Oil spills happen all the time. But in 2010, the Deepwater Horizon disaster in the Gulf of Mexico showed the world what a real oil spill emergency looks like: 4.9 million barrels of oil dumped into the Gulf of Mexico. Experts watched the spill unfold in horror—but many were convinced that the Gulf would recover.
Turns out they were right. According to researchers at the University of Tennessee in Knoxville, the Gulf of Mexico has an incredible ability to bioremediate, thanks in large part to oil-eating bacteria that have been observed in the years since the spill.
The researchers, led by Dr. Terry C. Hazen, used a new approach to identify naturally occurring—but unknown—oil-munching bacteria in the Gulf. These bacteria in the past were identified by growing them in lab culture dishes and identifying them using microscopes. The new method ("ecogenomics") lets scientists instead use genetic information, DNA, and protein analysis, and and other data to analyze the bacteria.
Hazen spoke about the research at this year’s National Meeting & Exposition of the American Chemical Society (ACS): "The Deepwater Horizon oil provided a new source of nutrients in the deepest waters….With more food present in the water, there was a population explosion among those bacteria already adapted to using oil as a food source. It was surprising how fast they consumed the oil. In some locations, it took only one day for them to reduce a gallon of oil to a half gallon. In others, the half-life for a given quantity of spilled oil was six days."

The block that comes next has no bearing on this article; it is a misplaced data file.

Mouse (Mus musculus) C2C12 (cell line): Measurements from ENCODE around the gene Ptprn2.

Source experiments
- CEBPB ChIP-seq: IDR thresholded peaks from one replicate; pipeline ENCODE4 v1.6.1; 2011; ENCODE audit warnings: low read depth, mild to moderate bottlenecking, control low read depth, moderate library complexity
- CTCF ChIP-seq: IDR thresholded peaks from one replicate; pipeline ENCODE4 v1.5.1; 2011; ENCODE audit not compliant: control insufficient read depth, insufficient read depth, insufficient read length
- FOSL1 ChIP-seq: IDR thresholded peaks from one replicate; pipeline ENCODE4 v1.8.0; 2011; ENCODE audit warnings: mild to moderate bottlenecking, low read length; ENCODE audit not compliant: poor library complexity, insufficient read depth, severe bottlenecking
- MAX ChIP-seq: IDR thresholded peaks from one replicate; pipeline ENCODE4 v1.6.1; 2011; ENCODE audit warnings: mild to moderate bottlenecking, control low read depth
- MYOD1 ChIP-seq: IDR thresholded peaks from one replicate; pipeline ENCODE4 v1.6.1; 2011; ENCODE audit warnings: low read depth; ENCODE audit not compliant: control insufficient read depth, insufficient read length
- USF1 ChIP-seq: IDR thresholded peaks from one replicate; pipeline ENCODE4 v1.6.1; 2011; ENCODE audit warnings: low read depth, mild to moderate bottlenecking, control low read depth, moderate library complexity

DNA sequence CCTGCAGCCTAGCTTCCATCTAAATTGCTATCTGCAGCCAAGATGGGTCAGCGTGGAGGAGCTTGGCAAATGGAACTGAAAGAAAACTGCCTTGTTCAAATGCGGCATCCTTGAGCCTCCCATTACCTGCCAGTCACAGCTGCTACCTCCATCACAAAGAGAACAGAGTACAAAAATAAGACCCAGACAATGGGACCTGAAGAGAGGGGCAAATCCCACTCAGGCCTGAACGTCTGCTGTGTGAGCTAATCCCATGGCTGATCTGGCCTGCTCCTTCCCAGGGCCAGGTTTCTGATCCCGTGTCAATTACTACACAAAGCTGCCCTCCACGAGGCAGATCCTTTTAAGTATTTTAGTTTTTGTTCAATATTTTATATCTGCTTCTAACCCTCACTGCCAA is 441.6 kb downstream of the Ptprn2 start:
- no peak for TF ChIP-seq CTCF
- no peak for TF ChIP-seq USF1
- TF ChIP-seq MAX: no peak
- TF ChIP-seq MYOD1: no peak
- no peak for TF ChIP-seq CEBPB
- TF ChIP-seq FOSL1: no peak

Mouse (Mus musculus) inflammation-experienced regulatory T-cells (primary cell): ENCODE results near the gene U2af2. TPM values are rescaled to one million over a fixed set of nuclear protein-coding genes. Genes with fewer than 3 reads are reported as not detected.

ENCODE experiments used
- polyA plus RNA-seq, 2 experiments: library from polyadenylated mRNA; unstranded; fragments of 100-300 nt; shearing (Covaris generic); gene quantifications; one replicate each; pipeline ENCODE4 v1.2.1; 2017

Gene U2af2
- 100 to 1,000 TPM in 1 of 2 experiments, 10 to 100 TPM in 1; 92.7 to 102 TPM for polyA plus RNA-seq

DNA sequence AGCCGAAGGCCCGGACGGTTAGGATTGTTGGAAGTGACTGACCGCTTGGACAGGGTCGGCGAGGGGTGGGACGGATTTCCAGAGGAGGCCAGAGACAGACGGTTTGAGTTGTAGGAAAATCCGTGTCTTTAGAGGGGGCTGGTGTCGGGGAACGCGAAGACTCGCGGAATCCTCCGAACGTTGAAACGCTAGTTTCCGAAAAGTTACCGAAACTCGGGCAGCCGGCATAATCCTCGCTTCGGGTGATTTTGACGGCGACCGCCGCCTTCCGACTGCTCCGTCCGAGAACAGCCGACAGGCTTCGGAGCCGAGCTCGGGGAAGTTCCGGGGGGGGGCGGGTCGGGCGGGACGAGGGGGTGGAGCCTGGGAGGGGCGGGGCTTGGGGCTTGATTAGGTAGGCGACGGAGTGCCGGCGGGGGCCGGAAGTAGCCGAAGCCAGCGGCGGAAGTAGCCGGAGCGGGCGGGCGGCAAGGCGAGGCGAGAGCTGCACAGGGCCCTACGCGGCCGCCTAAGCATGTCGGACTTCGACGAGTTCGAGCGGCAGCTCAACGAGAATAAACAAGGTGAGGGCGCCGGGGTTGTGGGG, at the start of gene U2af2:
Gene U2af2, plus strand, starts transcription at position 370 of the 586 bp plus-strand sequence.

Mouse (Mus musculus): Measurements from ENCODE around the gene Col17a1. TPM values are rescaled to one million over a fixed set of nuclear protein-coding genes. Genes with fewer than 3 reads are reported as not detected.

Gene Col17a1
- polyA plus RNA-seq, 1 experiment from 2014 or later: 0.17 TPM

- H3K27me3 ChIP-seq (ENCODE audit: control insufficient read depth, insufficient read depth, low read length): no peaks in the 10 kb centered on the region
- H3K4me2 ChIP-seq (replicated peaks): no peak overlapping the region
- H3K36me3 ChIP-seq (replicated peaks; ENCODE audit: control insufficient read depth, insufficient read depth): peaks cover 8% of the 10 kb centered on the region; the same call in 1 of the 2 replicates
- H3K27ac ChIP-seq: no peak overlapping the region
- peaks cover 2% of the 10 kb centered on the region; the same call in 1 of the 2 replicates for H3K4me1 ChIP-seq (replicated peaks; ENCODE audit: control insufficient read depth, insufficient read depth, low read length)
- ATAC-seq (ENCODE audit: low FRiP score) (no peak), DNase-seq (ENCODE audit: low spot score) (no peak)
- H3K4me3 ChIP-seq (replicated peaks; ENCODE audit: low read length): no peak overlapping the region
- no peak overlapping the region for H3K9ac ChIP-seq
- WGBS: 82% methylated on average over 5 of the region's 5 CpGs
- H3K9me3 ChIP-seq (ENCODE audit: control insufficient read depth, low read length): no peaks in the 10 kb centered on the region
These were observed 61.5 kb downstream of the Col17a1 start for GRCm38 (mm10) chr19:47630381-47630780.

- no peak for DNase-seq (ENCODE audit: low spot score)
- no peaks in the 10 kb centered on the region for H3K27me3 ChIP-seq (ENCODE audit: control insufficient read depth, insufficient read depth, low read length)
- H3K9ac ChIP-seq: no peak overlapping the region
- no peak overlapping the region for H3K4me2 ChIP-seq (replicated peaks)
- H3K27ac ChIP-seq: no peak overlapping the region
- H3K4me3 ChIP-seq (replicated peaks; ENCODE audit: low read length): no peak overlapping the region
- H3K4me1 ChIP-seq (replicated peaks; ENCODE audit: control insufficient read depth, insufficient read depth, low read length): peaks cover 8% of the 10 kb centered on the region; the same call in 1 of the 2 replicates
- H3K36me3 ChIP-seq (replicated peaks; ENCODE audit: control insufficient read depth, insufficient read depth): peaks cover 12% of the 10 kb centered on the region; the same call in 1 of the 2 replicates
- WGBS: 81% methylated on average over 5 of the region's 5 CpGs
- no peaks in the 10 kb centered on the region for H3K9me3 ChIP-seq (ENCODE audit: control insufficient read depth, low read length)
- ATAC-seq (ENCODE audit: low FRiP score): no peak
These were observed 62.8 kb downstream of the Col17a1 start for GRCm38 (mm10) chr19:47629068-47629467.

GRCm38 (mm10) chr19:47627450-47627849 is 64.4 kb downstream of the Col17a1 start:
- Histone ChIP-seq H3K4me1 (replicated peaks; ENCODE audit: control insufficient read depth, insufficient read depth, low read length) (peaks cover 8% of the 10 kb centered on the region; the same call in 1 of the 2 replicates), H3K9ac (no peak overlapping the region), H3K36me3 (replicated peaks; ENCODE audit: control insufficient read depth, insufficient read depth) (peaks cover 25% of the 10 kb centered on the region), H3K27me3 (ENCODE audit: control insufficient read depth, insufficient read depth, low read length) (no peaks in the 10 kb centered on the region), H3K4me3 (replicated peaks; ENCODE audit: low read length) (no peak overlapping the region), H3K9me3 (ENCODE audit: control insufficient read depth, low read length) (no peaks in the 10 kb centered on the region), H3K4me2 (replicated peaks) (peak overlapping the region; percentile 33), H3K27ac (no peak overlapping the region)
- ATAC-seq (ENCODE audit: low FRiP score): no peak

Oil company executives would probably breathe a sigh of relief after reading this—after all, it theoretically reduces the burden on them to clean up after big spills. But it’s important to note that the research only applies to the Gulf of Mexico, which has so many oil-eating bacteria because of its natural oil seeps. These seep up to 1.4 million barrels of oil each year, no manmade spills required.
When Shell returns to drill in the Arctic Ocean (the company recently halted operations because of safety issues), oil-eating bacteria won’t gobble up their mess—and eventually, there will be a mess, judging by Shell’s current Arctic track record.
While oil-eating microbes do exist in the area, they have slower metabolic rates. From CBC News:
Ocean currents in the Arctic Ocean do circulate, but over a much larger area than the Gulf of Mexico, so it would take years for the bacteria to return to the same site, if they return at all. So any bacteria exposed to hydrocarbons will be swept away, which means new blooms will have to grow to replace them.
The cold temperatures also affect the nature of the oil, making it thicker and more viscous, which is harder for the bacteria to break down.
Oil-eating bacteria, while helpful, are not a real global cleanup strategy in the next drilling frontier. At least we know they can help us out in the current one.